At the dawn of the Eighties, his rockin’ Stray Cats left America for London. Within months, the trio became a sensation throughout the U.K., Europe and Japan. Still, two early albums, The Stray Cats and Gonna Ball, found their way to the U.S. only as imports. Then came the breakthrough: Built For Speed (1982) included three Top 10 hits (“Stray Cat Strut,” “Rumble In Brighton” and “Rock This Town”), reached #2 on the pop chart and was certified platinum. But the Big Band idea still percolated in Setzer’s head. On the tour bus, he’d listen to Gene Krupa and Bobby Darin, practice jazz chords, and imagine how his songs would sound arranged for a Big Band.
The gold Rant N’ Rave With The Stray Cats (1983) followed, as did Rock Therapy (1986), Blast Off! (1989), Rock This Town: Best Of The Stray Cats (1989) and Choo Choo Hot Fish (1992). Mixed in were Setzer solo efforts Knife Feels Like Justice (1986) and Live Nude Guitars (1988). He was also featured on albums from Robert Plant, Bob Dylan, Paul Rodgers and Ricki Lee Jones. Then came this crazy idea to do a new Big Band.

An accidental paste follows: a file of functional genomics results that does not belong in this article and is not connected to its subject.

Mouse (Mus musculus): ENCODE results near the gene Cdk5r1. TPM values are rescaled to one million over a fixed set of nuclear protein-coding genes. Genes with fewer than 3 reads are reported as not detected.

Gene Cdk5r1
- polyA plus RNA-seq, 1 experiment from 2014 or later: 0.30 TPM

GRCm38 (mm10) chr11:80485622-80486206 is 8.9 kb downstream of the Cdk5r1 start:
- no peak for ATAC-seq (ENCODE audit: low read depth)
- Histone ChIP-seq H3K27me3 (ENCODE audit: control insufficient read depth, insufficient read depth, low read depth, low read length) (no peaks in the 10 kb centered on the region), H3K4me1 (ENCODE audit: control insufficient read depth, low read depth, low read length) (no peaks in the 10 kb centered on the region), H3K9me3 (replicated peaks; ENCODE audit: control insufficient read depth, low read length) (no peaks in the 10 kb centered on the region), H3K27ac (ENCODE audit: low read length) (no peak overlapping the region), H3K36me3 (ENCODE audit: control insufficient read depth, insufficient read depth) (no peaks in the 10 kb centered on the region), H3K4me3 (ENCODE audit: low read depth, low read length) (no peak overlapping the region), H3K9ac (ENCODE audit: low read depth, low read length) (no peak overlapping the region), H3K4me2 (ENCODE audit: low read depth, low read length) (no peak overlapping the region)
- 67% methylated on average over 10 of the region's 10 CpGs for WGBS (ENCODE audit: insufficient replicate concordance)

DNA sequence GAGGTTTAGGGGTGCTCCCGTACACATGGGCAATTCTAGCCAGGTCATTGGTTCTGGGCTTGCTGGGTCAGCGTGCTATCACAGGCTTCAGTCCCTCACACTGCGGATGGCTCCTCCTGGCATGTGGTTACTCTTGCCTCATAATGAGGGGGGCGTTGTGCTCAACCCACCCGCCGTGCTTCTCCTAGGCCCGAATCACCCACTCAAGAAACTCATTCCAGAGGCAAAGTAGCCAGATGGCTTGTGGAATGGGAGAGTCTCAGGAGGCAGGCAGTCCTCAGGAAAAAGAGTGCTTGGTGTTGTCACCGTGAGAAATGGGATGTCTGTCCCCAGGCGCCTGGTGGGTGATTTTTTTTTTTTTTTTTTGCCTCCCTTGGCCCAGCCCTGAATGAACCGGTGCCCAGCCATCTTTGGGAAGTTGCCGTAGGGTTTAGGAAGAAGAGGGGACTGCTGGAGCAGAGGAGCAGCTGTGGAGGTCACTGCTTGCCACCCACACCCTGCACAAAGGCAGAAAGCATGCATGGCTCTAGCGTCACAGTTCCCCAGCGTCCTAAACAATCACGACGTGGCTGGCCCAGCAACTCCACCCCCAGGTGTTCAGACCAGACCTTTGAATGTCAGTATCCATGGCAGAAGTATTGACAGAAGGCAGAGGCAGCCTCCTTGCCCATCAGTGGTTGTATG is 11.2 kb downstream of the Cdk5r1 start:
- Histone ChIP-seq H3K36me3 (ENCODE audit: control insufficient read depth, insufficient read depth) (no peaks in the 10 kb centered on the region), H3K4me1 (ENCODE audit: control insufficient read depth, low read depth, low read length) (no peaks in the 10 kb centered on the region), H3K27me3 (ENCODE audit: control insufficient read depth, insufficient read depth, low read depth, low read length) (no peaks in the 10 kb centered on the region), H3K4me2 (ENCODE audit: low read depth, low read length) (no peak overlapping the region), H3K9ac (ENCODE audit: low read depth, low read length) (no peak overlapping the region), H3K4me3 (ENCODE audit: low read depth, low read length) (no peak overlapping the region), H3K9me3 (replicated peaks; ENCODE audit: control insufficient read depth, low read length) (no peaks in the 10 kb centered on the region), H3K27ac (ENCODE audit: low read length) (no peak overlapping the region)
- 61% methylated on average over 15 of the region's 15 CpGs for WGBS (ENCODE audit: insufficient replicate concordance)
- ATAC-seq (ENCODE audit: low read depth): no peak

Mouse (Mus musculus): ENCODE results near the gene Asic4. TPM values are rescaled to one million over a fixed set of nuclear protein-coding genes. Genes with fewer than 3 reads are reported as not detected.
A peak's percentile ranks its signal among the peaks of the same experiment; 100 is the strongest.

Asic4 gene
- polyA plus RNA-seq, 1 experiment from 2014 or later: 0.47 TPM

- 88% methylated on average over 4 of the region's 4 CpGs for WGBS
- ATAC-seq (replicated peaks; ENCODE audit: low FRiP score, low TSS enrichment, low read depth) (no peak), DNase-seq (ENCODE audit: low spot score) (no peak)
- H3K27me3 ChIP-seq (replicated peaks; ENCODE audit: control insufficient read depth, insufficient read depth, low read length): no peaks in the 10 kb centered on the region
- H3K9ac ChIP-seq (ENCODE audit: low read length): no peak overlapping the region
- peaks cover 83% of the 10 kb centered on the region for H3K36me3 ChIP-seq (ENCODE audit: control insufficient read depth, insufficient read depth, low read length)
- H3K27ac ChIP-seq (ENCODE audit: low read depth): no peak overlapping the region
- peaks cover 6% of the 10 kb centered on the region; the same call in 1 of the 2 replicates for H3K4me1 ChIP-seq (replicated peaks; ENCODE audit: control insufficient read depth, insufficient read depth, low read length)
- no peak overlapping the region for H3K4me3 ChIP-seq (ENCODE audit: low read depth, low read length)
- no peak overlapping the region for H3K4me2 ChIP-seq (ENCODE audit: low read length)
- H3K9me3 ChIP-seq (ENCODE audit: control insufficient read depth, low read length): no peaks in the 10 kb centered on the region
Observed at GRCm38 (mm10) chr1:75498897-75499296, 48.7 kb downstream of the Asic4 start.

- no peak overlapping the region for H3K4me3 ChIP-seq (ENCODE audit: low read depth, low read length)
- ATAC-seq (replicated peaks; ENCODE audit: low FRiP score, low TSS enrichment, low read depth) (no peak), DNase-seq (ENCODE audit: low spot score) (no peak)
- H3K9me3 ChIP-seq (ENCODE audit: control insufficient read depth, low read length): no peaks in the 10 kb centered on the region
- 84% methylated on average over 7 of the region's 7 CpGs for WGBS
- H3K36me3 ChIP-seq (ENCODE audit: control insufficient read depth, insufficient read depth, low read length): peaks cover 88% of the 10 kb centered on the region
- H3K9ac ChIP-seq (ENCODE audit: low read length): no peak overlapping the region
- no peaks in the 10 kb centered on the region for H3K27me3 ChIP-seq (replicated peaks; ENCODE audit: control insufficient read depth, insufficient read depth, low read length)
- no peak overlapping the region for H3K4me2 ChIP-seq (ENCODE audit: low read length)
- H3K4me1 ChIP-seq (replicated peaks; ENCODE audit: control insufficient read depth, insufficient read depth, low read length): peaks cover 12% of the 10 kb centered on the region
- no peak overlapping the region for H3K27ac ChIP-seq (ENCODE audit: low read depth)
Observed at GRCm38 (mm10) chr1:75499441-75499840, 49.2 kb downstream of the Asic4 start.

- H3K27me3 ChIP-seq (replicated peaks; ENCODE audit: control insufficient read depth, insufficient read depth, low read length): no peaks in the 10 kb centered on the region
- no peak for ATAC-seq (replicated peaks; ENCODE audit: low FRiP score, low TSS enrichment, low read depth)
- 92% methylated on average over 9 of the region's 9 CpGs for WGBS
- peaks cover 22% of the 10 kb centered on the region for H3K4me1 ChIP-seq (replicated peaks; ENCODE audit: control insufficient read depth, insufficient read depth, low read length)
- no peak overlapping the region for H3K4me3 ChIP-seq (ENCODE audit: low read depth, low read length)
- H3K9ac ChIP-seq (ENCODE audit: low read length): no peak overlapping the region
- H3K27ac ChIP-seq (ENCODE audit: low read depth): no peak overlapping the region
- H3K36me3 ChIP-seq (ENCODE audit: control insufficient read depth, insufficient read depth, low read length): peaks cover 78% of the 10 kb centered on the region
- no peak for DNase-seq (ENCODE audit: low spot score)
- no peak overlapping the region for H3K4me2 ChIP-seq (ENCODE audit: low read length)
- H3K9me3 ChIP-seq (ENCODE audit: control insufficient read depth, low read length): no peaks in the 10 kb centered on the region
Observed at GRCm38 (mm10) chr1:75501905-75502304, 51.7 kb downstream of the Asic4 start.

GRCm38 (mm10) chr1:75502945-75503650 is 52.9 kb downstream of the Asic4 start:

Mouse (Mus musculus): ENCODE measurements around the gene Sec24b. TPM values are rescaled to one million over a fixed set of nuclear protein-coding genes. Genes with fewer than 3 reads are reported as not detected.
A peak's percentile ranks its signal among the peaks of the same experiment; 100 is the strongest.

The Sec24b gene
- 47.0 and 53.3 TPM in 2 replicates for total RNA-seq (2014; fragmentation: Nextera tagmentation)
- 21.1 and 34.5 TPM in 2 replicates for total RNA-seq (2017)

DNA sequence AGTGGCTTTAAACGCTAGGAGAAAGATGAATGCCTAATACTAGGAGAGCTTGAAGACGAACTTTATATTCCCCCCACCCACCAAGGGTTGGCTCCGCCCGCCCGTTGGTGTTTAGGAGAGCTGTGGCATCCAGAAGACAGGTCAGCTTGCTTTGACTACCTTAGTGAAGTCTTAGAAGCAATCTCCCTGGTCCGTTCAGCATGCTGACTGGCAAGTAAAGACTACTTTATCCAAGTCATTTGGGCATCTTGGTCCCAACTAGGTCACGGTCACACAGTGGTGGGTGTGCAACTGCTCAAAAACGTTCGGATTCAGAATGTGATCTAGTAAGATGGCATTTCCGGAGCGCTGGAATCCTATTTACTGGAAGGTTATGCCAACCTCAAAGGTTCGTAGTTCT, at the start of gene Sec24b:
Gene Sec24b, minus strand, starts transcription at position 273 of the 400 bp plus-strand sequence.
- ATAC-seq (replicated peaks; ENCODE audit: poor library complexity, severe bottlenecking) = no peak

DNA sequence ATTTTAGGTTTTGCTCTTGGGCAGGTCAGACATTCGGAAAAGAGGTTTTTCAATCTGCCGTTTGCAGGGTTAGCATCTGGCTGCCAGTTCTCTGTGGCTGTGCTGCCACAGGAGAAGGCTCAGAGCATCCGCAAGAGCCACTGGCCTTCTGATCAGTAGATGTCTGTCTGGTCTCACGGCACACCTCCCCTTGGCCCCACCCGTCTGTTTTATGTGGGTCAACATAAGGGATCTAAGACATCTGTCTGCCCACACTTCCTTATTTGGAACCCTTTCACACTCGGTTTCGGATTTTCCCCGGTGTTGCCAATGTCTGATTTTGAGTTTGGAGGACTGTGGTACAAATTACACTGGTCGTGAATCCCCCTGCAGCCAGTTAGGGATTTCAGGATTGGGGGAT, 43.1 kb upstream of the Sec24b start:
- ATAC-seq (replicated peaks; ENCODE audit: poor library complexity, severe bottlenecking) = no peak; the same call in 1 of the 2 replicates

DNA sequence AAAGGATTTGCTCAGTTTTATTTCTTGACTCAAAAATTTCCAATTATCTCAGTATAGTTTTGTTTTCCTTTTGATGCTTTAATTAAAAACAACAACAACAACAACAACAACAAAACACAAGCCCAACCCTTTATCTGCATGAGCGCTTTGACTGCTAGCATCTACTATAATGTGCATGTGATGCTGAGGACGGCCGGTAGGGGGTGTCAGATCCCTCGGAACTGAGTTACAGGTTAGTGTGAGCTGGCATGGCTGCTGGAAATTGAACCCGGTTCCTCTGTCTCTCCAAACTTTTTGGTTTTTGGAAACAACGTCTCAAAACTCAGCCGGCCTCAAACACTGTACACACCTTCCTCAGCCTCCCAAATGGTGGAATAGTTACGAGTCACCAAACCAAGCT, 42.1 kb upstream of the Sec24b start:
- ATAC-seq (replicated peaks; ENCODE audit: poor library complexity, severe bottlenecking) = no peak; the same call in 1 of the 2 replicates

“I didn’t know how many records we might sell or gigs we might do, but I knew this was musically valid.” It wasn’t easy from a business standpoint; the cost of touring with such a large band is enormous, and, at the start, there was no radio airplay or music video exposure. The Brian Setzer Orchestra had to be built on word of mouth. “But once people saw us, they’d talk about us. If people hear us on the radio, they get it. We went from 33 people at a club to selling out L.A.’s Greek Theatre.”
All it took was creating a sound that had never been heard before. As Setzer puts it, “The music won.”